Manchester United manager Louis van Gaal's continual blooding of young players means the club will continue to attract the best home-grown talent, according to Under-21 coach Warren Joyce. The Dutch gaffer has handed opportunities to a host of young players this season amid the club's injury problems and Joyce believes it gives the Old Trafford side first pick on local players.
Sam Johnstone, Cameron Borthwick-Jackson, Sean Goss and Andreas Pereira have all been handed first-team opportunities this season, while Jesse Lingard has graduated from the academy into the England squad. Van Gaal appears unwilling to let up in his desire to hand chances to the club's academy stars and according to Joyce that will influence youngsters when choosing between them and rivals Manchester City.
"It's obviously massive for the club and young players," Joyce told the Manchester Evening News. "I'm sure all boys around Manchester must be looking and thinking if they do any good at Manchester United they will get a chance. We haven't got a lot of numbers so they do get a chance.
"They get worked, they get opportunities to train with the first team regularly and it's the same old adage: if you do well enough, you'll get a chance and if you do well enough when you're in, you'll keep there. I think Jesse's shown that this season."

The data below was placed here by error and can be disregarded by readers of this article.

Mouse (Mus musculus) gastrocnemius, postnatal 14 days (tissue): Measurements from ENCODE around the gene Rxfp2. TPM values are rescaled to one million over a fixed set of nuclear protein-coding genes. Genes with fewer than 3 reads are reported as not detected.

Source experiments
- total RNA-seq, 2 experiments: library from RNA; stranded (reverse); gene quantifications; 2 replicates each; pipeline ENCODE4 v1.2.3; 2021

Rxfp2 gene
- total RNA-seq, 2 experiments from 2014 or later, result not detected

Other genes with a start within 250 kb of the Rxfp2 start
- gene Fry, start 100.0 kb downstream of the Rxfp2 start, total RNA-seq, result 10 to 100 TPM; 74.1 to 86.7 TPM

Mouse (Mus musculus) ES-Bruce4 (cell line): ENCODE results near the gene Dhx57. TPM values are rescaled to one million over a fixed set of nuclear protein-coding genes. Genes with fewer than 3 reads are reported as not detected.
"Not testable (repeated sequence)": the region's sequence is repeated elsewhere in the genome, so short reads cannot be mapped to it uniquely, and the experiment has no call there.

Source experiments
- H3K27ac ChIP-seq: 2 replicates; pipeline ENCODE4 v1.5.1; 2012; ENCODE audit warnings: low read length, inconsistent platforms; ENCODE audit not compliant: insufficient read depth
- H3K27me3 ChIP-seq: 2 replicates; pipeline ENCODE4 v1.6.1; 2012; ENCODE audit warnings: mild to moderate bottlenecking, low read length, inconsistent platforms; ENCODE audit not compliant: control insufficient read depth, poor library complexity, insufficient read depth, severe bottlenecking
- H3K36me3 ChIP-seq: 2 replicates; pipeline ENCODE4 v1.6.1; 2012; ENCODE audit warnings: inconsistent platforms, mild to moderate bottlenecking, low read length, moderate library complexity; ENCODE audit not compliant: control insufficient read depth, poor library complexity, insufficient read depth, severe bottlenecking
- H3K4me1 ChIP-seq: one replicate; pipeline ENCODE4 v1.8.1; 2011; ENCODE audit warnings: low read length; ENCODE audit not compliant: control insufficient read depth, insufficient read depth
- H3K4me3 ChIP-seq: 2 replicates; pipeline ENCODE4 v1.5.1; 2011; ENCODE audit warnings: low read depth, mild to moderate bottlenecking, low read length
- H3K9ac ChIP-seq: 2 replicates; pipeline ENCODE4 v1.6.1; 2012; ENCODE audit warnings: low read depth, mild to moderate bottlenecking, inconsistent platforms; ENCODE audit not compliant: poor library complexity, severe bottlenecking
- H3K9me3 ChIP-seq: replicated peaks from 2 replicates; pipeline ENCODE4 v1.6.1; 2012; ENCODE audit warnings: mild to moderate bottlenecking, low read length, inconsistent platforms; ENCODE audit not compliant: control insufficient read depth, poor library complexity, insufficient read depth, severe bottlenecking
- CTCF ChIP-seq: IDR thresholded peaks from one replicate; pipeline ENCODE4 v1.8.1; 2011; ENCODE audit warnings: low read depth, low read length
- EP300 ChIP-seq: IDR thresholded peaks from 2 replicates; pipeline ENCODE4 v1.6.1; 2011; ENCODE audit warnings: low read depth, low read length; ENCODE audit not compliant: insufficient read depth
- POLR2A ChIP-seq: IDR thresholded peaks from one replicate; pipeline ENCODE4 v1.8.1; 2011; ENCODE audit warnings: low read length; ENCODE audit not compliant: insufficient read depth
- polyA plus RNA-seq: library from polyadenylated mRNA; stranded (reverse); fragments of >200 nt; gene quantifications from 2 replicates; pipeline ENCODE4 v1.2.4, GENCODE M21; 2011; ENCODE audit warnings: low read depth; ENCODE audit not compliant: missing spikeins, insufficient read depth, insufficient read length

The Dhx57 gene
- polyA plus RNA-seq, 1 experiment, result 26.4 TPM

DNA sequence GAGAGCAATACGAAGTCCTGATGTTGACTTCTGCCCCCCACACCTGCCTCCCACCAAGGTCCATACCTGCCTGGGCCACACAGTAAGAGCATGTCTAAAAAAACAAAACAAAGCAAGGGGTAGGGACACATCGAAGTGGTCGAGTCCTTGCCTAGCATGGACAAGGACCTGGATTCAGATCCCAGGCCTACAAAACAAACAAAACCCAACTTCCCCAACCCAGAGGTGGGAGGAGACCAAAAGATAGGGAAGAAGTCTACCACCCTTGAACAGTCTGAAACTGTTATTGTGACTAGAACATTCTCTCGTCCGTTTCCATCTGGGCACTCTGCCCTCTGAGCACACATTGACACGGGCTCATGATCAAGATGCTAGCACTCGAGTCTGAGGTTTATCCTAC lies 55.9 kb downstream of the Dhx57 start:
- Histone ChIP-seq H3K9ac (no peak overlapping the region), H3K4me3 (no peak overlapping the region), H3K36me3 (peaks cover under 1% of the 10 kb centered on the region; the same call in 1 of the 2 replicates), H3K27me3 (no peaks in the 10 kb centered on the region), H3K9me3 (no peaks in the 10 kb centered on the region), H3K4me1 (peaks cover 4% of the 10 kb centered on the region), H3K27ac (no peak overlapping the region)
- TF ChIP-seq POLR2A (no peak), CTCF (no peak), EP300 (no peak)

Among the benefits for United's youth players is being given the chance to play alongside the seniors, contact which continues into games in the Under-21 Premier league. Sergio Romero, Marouane Fellaini and Nick Powell started the recent 3-2 win over Liverpool and regular exposure to this calibre of player will only enhance their abilities.
"To develop young players they've got to have a mix," the United coach added. "They've got to play with men and they've got to play against men. Sometimes in this league we don't play against enough men.
"The manager has played some players when they need games and it's good experience for the boys because they see proper pros, how they are, how they react, how they conduct themselves in the dressing room and on the pitch so I think that is a good education.
"It's obviously more difficult for [the senior players]. It's a test for them, what their attitude is like. It's OK saying you've got a good attitude but you find out when you drop down to these games. If you don't do it properly and focus for 90 minutes you can mug yourself off and that's the difficulty for those boys."